Price MXN/1USD: 19,153
Spread: 0,13%
Source Western Union web page.

Total spread of 0,13% (but I'm unsure of other fees, alternatively, the spread listed on https://www1.oanda.com/forex-trading/markets/live when i checked it was ~ 0,5%.)

 

Spread USD -> XRP -> MXN:
Spread XRP/USD: 0,35% according to https://www.coingecko.com/en/exchanges/bitfinex
Spread XRP/MXN: 0,36% according to https://www.coingecko.com/en/exchanges/bitso

Total spread: 0,71%

 

So the problem with changing currencies two times is that you are doubly affected by spreads.

But this i still only a simplification of the final cost of the transaction since what also matters is depth in liquidity and the amount of slippage depending on what volume of currency you are transacting. This is what ODL is offering to institutions right now, no matter what you believe that ODL might potentially offer in the future.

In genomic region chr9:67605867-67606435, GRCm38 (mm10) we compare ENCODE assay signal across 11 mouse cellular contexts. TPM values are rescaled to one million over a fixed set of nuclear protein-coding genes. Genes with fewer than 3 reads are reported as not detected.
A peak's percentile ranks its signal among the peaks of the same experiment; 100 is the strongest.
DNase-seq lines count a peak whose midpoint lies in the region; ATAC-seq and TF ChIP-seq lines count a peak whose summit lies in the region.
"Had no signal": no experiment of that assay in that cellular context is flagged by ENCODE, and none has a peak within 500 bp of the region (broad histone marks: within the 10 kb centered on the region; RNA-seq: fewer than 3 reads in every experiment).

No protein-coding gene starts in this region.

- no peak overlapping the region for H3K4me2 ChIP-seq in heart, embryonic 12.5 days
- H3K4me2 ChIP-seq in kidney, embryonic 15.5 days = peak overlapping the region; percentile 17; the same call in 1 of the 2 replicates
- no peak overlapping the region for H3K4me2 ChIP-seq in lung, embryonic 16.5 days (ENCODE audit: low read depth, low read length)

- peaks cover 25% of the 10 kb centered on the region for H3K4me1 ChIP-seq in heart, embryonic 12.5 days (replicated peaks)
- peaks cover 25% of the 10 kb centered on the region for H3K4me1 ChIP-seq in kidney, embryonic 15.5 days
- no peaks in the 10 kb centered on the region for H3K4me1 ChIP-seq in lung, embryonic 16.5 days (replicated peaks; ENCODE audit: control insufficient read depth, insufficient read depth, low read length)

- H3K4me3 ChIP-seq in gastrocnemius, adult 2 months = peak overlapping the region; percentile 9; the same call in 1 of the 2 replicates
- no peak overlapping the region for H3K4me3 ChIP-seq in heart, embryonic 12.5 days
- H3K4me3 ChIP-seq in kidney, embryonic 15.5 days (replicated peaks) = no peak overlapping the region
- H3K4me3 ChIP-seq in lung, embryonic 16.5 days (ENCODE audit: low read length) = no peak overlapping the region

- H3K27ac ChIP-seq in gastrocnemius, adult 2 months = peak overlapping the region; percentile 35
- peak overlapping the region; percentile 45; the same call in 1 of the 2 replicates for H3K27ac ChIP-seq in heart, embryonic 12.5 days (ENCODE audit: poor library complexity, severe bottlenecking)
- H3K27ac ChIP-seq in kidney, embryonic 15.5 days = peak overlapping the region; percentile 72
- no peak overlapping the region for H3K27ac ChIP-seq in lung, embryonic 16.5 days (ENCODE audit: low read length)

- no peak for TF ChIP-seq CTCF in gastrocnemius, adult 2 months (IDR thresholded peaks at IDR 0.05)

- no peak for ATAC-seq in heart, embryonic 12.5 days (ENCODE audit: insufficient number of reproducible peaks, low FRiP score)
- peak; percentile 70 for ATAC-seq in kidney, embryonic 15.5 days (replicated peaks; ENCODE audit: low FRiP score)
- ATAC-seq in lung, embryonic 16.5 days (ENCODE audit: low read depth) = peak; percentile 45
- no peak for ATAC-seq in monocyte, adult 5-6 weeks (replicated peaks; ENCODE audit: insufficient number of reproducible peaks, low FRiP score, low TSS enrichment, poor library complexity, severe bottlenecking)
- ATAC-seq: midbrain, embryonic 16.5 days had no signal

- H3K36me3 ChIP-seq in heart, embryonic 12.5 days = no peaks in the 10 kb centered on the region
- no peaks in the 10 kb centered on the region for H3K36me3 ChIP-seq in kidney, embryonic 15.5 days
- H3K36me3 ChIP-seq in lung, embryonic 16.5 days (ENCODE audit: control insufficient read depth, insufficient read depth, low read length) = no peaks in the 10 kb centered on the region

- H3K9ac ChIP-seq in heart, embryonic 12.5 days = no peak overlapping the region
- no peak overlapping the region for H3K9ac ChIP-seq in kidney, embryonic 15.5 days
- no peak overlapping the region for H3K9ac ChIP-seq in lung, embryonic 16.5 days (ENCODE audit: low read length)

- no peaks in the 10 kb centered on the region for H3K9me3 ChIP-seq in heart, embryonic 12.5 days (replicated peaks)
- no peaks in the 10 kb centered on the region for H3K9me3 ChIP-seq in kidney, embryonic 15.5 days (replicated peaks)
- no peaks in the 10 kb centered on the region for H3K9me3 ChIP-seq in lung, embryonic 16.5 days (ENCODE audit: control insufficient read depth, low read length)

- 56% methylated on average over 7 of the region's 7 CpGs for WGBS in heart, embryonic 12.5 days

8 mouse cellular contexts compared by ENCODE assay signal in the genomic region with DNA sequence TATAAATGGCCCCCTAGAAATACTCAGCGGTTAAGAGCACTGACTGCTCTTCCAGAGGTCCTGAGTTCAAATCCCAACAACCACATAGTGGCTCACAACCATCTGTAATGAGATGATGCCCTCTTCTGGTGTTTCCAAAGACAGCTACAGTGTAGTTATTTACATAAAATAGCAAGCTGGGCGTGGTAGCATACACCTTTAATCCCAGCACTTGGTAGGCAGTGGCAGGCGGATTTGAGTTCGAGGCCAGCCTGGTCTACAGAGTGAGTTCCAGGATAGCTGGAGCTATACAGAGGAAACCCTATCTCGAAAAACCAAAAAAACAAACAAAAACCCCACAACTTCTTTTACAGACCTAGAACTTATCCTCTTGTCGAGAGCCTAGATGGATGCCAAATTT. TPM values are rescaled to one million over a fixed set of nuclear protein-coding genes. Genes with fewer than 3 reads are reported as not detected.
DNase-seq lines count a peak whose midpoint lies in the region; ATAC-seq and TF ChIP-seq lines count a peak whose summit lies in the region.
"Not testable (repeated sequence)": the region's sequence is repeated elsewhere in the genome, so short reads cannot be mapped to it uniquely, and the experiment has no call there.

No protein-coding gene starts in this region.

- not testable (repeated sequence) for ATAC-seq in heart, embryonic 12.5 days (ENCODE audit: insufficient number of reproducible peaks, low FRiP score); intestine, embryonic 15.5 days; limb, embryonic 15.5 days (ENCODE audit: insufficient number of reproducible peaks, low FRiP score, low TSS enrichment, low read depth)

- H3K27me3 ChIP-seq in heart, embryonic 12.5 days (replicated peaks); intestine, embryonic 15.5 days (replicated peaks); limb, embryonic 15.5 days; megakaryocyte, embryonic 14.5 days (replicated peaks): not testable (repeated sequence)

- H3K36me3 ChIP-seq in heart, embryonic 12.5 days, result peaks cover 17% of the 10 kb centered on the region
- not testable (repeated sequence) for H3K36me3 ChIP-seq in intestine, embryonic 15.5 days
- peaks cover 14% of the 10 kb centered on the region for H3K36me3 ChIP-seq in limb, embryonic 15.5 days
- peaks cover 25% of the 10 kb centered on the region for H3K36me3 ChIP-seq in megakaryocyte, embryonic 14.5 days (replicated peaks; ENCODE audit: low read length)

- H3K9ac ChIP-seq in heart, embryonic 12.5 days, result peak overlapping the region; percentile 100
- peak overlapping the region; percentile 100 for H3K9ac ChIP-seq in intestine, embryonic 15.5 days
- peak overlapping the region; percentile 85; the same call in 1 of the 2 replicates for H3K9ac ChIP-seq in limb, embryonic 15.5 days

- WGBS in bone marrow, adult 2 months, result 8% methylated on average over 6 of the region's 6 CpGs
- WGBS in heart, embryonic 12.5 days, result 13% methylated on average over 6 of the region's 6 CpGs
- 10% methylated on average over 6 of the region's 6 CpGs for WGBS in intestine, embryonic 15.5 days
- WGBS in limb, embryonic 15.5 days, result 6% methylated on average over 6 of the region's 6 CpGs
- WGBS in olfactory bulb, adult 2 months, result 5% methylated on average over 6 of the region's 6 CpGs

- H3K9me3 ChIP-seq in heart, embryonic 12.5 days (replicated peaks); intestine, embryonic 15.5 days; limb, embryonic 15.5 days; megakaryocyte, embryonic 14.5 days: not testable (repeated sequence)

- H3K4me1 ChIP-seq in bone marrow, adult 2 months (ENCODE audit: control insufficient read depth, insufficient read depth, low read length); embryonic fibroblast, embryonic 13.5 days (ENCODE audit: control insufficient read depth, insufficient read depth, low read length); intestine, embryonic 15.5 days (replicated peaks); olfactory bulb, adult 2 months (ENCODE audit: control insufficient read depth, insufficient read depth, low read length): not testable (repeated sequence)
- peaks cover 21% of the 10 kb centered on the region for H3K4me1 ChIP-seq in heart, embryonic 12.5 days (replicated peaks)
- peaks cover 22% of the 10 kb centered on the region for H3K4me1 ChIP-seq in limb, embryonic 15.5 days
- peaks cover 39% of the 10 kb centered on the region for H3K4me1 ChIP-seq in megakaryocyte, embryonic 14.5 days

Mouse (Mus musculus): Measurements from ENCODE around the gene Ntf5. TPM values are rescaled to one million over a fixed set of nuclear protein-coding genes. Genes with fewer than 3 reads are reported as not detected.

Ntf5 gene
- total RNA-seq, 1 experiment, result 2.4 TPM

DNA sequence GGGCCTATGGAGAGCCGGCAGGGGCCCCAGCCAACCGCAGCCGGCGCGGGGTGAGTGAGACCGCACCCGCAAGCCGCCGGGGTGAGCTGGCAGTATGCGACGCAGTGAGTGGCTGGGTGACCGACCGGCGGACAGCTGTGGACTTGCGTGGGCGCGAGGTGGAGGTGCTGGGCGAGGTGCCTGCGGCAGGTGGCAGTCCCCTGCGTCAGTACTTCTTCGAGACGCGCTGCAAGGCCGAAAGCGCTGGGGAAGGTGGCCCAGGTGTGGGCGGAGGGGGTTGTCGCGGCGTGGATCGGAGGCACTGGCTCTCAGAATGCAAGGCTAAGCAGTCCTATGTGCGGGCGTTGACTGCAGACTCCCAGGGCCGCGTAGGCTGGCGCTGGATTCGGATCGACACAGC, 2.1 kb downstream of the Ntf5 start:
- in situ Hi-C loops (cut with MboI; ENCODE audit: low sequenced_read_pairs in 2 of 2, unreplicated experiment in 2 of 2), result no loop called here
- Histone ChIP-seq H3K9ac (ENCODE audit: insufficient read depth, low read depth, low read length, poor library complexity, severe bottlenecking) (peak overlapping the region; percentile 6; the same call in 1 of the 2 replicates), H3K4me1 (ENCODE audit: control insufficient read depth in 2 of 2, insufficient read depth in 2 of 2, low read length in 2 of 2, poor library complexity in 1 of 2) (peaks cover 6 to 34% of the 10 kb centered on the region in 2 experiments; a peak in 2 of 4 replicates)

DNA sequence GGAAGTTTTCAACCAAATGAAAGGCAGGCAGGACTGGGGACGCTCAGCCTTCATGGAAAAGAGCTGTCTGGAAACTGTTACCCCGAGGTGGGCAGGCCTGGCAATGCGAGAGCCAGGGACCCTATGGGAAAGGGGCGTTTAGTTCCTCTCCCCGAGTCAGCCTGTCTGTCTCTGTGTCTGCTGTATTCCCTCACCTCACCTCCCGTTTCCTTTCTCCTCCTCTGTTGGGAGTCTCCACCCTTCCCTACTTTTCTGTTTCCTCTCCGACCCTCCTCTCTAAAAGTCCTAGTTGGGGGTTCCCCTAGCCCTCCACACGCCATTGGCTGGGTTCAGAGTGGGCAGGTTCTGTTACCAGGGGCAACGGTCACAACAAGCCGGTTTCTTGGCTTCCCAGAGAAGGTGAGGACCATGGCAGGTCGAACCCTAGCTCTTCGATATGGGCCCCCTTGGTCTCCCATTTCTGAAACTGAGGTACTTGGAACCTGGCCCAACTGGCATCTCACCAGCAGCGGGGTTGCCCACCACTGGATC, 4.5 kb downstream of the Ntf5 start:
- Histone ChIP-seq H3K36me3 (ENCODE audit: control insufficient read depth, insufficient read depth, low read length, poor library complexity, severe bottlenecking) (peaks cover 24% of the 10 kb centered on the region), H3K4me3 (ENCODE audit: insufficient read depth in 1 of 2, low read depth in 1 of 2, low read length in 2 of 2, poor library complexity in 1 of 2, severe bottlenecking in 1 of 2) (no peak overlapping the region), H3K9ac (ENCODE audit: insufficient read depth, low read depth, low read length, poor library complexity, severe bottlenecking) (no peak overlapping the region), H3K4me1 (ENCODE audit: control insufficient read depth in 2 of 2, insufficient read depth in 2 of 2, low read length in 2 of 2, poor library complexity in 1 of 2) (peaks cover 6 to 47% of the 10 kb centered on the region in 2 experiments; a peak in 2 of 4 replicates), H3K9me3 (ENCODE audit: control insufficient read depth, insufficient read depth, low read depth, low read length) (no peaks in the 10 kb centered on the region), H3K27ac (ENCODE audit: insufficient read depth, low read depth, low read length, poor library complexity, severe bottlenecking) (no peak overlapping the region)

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1 hour ago, opaopa said:

I did some further research and I think most are mistaken on the point the article tries to make about two FX conversions: It is the total spread in the transaction which is the problem.

While the end customer - in this case Moneygram as the customer of Ripple - is exposed to very little FX risk when using ODL, someone in the transaction definitely is exposed to FX risk, which is the market maker. The market maker is the person who is providing the ODL to the customer and the one who will be holding the XRP in return for providing the liquidity in the fiat currency. Lets theorise that the market maker is a company. In the end, the company can not pay its employees or its taxes with XRP, but rather it wants to cash out in fiat (this is the current state, lets keep to discussing current circumstances). It will measure its profit in fiat. Hence, holding XRP means FX risk.